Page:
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Tuesday, July 5, 2011

Deception in Psychological ResearchThe Tuskegee Syphilis Experiment

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DECEPTION IN PSYCHOLOGICAL RESEARCH


THE TUSKEGEE SYPHILIS EXPERIMENT


The use of deception in psychological research can be traced back to the 150’s. It was an effort to establish a scientific basis for social psychology. Deception made it possible for researchers to observe and measure behavior in a controlled environment, and neutralize attempts by subjects to respond in whatever manner they perceived to be correct, thus compromising the results of the experiment.


Deception, according to the American Heritage Dictionary (11), is “the use of an act or practice causing a person to believe what is not true”. A simpler explanation, as it applies to psychology, would be to either deliberately conceal relevant information from subjects, or give them false or misleading information. The following is a cost-benefit approach to the use of deception in psychological research.


Buy Deception in Psychological ResearchThe Tuskegee Syphilis Experiment term paper


The American Psychological Association integrated guidelines for deceptive research into its 17 Code of Ethics. Section 6.15 of the current specification in the most recent revision of the Ethical Principles, which came out in 1, states that


i. Psychologists do not conduct a study involving deception unless they have determined that the use of deceptive techniques is justified by the study’s prospective scientific, educational, or applied value and that equally effective alternative procedures that do not use deception are not feasible.


ii. Psychologists never deceive research participants about significant aspects that would affect their willingness to participate, such as physical risks, discomfort, or unpleasant emotional experiences.


iii. Any other deception that is an integral feature of the design and conduct of an experiment must be explained to participants as early as is feasible, preferably at the conclusion of their participation, but no later than at the conclusion of the research (APA, 1).


I believe deception is appropriate in certain circumstances, provided the researcher abide by the recommended code of ethics. Studies of human behavior and attitude can be accurately conducted if the participants’ responses are as natural as possible. However, studies have been conducted on human subjects that have been unethical and immoral. One such experiment, the Tuskegee Study, symbolizes the unbelievable disregard for human life that takes place in the name of science.


In 1, the American Government promised 400 poor, African American men � all residents of Macon County, Alabama � free treatment for Bad Blood, a euphemism for Syphilis, which was epidemic in the country. The men never received treatment and became unwitting subjects for a medical investigation, The Tuskegee Study of Untreated Syphilis in the Negro Male. What the Public Health Service (PHS) was interested in was not treating this deadly disease, but using these men as a laboratory for studying the long-term effects of untreated syphilis. They should have obtained consent from the subjects in a study of disease that may cost them prolonged suffering and indeed their very lives, but they did not. The government picked subjects least able to defend themselves, the black community. They even offered a burial stipend of $50.00 to be paid to their survivors, knowing full well that they were going to withhold treatment from these men and therefore sentencing them to death! They gave no regard to these men’s human rights, and acted as though this study was sanctioned, premeditated genocide. By the time Jean Heller broke this story in July 17 - 4 decades later -, over 100 of the infected men had died, and others suffered from severe syphilis related conditions that may have contributed to their later deaths. PHS officials maintained they had done nothing wrong and no apologies were ever tendered. On the contrary, these officials made it clear that they felt they were acting in good faith. The callousness, blatant disrespect for life and medical misconduct exhibited was and is still mind-boggling. In a case such as this, it becomes obvious that deception of this kind is completely unacceptable. This is one of the worst examples of course, but any study that would deceive its participants of aspects of the study that would likely cause them to be unwilling to participate, is not justified at all.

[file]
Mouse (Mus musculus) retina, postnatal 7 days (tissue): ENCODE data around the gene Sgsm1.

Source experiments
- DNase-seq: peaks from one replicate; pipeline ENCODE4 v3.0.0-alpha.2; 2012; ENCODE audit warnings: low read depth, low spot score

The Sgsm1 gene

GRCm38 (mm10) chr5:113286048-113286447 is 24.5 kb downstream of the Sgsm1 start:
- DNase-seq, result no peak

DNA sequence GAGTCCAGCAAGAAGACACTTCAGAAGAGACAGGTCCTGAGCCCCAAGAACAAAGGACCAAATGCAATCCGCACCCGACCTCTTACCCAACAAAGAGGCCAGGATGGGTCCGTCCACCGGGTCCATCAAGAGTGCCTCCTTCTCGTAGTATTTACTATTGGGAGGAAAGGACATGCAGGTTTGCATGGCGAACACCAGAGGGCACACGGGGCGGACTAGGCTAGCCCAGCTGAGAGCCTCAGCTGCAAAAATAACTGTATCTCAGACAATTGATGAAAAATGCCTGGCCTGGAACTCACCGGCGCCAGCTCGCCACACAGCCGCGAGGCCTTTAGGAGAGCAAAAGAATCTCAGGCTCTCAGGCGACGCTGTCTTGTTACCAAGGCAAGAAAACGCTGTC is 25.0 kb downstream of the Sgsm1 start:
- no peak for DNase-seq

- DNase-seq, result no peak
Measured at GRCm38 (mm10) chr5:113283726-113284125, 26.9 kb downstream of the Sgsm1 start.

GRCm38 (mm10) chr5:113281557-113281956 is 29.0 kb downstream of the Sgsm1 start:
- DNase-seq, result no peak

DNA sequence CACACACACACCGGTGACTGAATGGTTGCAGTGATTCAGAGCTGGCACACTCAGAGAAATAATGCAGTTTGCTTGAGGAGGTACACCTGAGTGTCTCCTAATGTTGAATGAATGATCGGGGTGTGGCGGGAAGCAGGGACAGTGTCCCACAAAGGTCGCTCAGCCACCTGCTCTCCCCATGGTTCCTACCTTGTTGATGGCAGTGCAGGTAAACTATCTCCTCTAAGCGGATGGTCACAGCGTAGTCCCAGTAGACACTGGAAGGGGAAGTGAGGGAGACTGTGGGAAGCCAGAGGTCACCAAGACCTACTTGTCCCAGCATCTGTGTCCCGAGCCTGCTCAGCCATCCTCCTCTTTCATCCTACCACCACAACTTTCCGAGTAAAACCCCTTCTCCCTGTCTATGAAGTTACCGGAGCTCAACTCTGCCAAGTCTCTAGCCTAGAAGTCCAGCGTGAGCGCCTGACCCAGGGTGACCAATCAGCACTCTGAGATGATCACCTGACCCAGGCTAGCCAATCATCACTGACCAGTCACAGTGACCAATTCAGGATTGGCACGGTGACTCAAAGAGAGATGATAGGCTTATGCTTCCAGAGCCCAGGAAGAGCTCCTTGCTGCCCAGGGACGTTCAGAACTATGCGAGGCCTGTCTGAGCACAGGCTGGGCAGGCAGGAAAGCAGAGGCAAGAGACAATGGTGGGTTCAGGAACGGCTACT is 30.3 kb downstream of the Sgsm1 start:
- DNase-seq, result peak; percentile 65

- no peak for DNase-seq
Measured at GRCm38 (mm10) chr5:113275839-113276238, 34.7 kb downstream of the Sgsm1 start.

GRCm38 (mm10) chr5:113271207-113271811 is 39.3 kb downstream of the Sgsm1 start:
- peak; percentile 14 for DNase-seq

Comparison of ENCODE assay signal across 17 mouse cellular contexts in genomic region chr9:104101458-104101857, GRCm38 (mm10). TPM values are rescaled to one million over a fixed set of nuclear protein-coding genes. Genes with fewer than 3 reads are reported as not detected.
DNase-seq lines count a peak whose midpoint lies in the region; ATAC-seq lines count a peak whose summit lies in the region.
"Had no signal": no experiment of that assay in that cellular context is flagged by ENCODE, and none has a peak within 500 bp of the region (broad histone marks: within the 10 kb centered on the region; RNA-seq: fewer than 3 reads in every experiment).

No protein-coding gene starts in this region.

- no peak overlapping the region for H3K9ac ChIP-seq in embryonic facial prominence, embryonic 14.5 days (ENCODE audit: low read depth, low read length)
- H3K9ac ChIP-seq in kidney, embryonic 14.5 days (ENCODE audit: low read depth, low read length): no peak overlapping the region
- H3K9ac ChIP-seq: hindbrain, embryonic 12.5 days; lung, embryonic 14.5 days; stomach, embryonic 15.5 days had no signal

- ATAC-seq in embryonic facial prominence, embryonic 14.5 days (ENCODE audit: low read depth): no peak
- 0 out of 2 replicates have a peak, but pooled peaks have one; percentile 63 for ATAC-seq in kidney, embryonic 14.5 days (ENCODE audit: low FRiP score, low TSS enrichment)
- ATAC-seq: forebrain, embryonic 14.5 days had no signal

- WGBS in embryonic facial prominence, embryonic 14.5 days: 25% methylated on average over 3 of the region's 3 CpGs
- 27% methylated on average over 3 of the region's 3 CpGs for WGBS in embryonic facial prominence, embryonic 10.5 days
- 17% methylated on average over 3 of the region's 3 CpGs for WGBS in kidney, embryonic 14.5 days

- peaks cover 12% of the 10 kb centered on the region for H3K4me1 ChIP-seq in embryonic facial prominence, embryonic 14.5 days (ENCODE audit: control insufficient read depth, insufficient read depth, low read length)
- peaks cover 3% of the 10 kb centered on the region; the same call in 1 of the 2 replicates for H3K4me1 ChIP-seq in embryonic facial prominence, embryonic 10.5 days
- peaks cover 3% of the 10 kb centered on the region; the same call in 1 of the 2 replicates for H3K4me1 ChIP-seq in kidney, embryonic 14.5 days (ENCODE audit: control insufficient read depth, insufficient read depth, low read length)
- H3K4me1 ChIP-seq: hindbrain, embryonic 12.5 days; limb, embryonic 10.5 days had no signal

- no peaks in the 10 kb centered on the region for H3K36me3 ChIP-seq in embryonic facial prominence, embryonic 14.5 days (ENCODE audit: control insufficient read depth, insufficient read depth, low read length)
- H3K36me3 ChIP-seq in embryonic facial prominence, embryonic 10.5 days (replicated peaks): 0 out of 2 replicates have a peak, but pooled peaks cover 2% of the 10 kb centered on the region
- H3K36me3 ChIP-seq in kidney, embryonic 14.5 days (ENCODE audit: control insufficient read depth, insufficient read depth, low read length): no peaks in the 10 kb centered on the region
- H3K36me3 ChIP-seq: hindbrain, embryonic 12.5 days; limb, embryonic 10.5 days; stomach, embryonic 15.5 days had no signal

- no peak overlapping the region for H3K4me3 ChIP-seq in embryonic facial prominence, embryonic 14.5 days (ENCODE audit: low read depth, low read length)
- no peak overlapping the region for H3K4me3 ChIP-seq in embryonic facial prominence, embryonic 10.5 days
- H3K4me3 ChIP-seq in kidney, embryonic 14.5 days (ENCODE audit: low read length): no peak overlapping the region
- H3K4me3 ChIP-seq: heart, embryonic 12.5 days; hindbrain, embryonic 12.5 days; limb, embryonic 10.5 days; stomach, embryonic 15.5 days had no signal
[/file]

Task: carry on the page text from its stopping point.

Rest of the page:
Problems associated with deception during psychological research can be overcome. Researchers have to make ethical considerations before conducting studies. As indicated in the APA’s Ethical Principles, all possible alternatives to deception should always be considered. A thorough debriefing is a must, during which the participant’s reaction to the deception should be assessed carefully.


It may be true that deception is a necessary component of psychology research, as long as the risk for harm is minimal and temporary. However, it is important to note that habitual deception of subjects engenders distrust and suspicion and that manipulation and deception can lead to such serious consequences as dehumanization of research subjects. When the cost of the study far outweighs any benefit, as in the Tuskegee Study, deception is then immoral, unethical and totally unacceptable.





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